Katie Hacker on Boosting Your Jewelry Making Income

One way to expand your jewelry making business or help fund your hobby is to teach jewelry making classes. I’ve taught jewelry making classes in a variety of venues, from home parties to national conventions and have been a student as well.

Teaching jewelry making classes takes your maker skills in a whole different direction. You have to break down the process of making something you know very well and present it in a way that makes sense to your students.
Patti in a class taught by Michael Thee and Mary Wohlgemuth

Preparation and communication are the keys. Students will need a supply list ahead of time so they have what they need for class. In addition to specific materials like 1-ft of sterling silver wire, it’s also helpful to suggest tools like the Wubbers ProLine Travel Kit and Free Zipper Case because students take your recommendations seriously.

You’ll also want to send students an email reminder before class that includes general information like, “our classrooms are cold, be sure to wear layers,” or other relevant tips that will help them feel comfortable and successful.

On the day of the class, set the stage by welcoming everyone as they enter the studio or classroom. Provide a step-by step handout that they can use to follow along and make notes, making sure to include your website and social media contacts and hashtags. Encourage students to look at your class samples as they’re settling in.

Once the class is rolling, be ready to interact with students at different levels of expertise. Some people will need a very elementary introduction to what you’re doing, while others will really want to pick your brain about your techniques.

Roy Talahaftewa providing instruction to a student.

Instructor Jeff Fulkerson says, “As the teacher, realize that there are students who have sacrificed a LOT to take your class; time, vacation day(s) money, fear, so give them their money’s worth. To me, that means give them all the info they ask for, even if it isn’t in the class syllabus. You also have to walk the fine line between helping your students and doing the work for them. Fight the urge to say ‘Oh, just give me that!”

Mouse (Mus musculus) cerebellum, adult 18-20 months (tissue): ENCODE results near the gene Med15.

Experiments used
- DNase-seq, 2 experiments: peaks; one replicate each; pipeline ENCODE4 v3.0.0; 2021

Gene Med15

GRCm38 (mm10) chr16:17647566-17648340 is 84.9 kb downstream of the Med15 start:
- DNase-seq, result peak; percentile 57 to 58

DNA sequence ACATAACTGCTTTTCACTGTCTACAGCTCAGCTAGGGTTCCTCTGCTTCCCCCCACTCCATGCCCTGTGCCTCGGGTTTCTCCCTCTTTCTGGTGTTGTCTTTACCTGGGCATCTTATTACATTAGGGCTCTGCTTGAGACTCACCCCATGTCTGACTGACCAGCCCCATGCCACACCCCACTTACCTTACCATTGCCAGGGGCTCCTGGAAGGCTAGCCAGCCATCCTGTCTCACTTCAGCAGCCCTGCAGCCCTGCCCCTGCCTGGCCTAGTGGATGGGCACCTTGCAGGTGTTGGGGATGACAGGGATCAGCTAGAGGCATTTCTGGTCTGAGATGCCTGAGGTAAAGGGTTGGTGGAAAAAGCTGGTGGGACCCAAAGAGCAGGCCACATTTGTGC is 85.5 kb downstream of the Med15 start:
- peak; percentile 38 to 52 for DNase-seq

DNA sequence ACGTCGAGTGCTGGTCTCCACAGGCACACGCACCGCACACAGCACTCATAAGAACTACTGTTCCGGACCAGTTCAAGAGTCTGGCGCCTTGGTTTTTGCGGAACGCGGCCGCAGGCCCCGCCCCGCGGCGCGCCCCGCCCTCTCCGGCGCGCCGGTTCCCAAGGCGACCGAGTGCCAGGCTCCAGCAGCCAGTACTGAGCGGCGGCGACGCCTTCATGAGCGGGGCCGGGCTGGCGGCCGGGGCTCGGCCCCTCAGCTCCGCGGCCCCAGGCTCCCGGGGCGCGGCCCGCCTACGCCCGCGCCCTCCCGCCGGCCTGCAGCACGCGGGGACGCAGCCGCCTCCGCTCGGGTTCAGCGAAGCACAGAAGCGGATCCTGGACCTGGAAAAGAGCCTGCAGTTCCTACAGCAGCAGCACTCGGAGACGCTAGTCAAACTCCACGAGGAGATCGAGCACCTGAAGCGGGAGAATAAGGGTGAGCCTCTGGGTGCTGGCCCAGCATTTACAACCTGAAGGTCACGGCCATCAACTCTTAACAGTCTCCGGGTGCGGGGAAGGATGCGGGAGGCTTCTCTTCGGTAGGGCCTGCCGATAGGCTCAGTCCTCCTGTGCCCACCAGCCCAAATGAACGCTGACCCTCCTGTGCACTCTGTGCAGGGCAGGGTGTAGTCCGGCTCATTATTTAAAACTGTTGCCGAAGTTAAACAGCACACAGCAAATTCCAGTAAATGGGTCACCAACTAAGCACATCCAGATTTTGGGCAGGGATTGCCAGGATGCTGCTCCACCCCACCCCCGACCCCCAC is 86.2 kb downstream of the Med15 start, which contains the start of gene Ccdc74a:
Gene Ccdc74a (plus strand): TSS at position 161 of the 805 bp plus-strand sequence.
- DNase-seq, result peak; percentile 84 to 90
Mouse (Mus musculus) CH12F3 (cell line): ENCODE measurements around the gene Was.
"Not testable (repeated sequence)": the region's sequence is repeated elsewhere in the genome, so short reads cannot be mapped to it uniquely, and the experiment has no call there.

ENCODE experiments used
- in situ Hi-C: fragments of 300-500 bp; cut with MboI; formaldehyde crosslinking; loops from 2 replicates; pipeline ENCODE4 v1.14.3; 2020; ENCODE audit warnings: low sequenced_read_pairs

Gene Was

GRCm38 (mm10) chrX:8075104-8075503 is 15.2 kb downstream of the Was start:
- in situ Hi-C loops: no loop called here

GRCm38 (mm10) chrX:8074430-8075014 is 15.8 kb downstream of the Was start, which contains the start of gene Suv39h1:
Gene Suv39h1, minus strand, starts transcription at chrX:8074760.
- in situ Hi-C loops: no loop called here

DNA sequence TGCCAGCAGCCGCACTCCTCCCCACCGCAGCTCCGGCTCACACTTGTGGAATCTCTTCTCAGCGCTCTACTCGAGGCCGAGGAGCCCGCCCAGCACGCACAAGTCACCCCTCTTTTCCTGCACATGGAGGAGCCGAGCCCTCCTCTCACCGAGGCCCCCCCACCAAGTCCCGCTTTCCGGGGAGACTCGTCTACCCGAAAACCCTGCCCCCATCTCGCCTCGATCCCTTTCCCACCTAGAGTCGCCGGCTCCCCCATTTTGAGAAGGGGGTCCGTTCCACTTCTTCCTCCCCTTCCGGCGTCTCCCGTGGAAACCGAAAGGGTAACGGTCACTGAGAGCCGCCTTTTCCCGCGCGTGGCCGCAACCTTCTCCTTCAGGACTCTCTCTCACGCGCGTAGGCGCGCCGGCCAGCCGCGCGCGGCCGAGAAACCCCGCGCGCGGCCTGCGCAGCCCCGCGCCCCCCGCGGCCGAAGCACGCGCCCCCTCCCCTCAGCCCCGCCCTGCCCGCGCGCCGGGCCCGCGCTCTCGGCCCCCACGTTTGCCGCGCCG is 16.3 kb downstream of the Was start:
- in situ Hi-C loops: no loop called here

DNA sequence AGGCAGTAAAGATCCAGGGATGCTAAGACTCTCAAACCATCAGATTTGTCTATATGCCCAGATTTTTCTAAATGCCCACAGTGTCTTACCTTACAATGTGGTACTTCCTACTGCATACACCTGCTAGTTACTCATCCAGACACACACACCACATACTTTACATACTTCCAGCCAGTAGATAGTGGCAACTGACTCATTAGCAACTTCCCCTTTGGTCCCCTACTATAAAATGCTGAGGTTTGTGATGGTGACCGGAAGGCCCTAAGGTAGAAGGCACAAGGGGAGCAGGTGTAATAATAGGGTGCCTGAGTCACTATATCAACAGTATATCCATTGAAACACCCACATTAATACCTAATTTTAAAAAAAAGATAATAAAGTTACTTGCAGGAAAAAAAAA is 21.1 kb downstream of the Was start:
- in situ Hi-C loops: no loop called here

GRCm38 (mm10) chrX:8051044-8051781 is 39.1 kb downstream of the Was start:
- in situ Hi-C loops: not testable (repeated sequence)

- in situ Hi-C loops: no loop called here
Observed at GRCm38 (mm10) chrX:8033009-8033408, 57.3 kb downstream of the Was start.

A student working while the teacher advises
After your class, it’s time to reach out to your students again with a quick survey and request to join your email list and/or follow you on social media. Include links to your next classes and online shop. Share photos that they can post on their social media.

Remember to make notes to yourself about the class so you can be even better prepared next time. And, be sure to unpack right away so you don’t end up like me – I have a class box still untouched from 2015! Once you unpack, you can even offer any extra materials for sale in your post-class email.

Whether teaching jewelry making classes adds an income stream to your jewelry making business or helps supplement your jewelry making hobby, it’s a great way to expand your skills and share your passion for making jewelry.

~ Katie Hacker
Patti Bullard and Katie Hacker on the set of Beads, Baubles, & Jewels
Thank you for this wonderful article, Katie Hacker! Katie is the host of Beads, Baubles & Jewels on PBS. She specializes in bead stringing and wire-wrapping – and she might start unpacking that class box soon.
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Posted in From Making to Marketing, Handmade Business, jewelry making, Local Classes, Tools

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